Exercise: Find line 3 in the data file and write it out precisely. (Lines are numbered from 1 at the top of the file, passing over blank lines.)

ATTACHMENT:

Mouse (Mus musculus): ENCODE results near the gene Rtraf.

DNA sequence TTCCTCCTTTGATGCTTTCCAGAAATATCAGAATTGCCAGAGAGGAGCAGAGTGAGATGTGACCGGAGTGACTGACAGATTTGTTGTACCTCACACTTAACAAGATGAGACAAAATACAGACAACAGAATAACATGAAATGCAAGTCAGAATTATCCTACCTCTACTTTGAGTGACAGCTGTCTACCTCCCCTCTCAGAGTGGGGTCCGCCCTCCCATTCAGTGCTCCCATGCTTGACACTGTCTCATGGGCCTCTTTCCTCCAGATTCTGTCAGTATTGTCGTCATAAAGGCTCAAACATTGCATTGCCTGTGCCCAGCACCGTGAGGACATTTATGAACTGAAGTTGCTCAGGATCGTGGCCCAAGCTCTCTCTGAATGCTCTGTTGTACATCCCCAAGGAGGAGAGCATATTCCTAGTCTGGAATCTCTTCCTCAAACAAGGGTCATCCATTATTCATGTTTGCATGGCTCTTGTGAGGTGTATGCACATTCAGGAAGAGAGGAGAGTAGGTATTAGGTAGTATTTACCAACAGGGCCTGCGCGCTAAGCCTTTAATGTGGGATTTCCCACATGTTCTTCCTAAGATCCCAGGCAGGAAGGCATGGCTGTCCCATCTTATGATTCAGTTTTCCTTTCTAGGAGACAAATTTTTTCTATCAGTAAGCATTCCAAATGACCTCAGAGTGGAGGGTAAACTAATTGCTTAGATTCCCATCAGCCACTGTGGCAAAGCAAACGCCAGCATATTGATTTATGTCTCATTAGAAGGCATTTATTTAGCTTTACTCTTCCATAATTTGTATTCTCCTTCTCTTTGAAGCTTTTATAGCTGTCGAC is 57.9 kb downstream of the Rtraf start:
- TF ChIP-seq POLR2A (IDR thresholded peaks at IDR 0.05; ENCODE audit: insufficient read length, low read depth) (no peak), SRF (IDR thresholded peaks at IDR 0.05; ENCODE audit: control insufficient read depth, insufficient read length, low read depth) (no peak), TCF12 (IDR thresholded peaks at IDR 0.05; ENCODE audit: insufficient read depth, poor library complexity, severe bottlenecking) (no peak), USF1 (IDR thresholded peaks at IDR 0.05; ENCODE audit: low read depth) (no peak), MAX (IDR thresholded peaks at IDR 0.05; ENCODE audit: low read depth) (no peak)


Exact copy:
- TF ChIP-seq POLR2A (IDR thresholded peaks at IDR 0.05; ENCODE audit: insufficient read length, low read depth) (no peak), SRF (IDR thresholded peaks at IDR 0.05; ENCODE audit: control insufficient read depth, insufficient read length, low read depth) (no peak), TCF12 (IDR thresholded peaks at IDR 0.05; ENCODE audit: insufficient read depth, poor library complexity, severe bottlenecking) (no peak), USF1 (IDR thresholded peaks at IDR 0.05; ENCODE audit: low read depth) (no peak), MAX (IDR thresholded peaks at IDR 0.05; ENCODE audit: low read depth) (no peak)